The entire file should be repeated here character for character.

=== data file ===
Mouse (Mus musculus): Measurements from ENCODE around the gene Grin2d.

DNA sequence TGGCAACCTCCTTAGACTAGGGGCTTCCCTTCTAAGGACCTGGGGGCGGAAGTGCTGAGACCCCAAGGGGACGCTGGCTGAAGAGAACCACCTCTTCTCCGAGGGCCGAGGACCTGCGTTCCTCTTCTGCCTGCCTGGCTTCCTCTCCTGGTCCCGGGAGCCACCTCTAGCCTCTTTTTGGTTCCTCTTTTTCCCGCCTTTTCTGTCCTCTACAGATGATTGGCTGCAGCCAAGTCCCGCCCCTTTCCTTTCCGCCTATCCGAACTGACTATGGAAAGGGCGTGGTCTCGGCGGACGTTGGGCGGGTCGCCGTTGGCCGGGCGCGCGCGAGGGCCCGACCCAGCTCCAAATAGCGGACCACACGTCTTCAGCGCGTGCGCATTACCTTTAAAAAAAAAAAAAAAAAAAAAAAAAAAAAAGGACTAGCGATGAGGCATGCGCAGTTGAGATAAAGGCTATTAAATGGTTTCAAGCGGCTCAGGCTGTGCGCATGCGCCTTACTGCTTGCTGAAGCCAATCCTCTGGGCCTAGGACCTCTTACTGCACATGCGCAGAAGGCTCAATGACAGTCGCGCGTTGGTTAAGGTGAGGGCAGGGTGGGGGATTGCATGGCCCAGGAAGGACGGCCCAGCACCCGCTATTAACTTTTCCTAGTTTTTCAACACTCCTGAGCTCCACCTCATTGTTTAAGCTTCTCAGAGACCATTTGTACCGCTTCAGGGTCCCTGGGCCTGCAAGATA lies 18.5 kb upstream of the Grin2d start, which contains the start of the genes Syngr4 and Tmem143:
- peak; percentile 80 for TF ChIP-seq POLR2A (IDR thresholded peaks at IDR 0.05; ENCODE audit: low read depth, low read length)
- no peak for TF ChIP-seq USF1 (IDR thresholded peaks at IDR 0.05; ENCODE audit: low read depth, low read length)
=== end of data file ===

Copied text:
Mouse (Mus musculus): Measurements from ENCODE around the gene Grin2d.

DNA sequence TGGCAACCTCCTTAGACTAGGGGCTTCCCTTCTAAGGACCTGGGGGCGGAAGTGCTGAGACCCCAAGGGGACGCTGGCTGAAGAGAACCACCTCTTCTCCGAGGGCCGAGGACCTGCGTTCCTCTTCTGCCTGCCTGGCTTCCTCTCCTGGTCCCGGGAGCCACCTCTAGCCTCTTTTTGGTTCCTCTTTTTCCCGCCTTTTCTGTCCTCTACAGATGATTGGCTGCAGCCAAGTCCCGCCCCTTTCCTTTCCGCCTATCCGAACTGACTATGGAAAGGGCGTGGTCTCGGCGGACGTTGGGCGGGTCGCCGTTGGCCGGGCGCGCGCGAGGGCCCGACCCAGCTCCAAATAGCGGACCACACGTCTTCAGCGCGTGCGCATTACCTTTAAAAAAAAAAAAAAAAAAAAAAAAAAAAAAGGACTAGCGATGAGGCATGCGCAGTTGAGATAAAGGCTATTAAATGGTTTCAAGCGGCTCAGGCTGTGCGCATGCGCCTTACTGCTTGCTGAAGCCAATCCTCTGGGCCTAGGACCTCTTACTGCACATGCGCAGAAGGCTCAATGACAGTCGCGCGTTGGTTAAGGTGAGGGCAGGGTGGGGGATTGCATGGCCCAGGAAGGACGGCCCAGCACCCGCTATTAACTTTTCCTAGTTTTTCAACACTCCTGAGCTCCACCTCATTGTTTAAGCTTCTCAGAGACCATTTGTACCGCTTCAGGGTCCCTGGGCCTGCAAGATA lies 18.5 kb upstream of the Grin2d start, which contains the start of the genes Syngr4 and Tmem143:
- peak; percentile 80 for TF ChIP-seq POLR2A (IDR thresholded peaks at IDR 0.05; ENCODE audit: low read depth, low read length)
- no peak for TF ChIP-seq USF1 (IDR thresholded peaks at IDR 0.05; ENCODE audit: low read depth, low read length)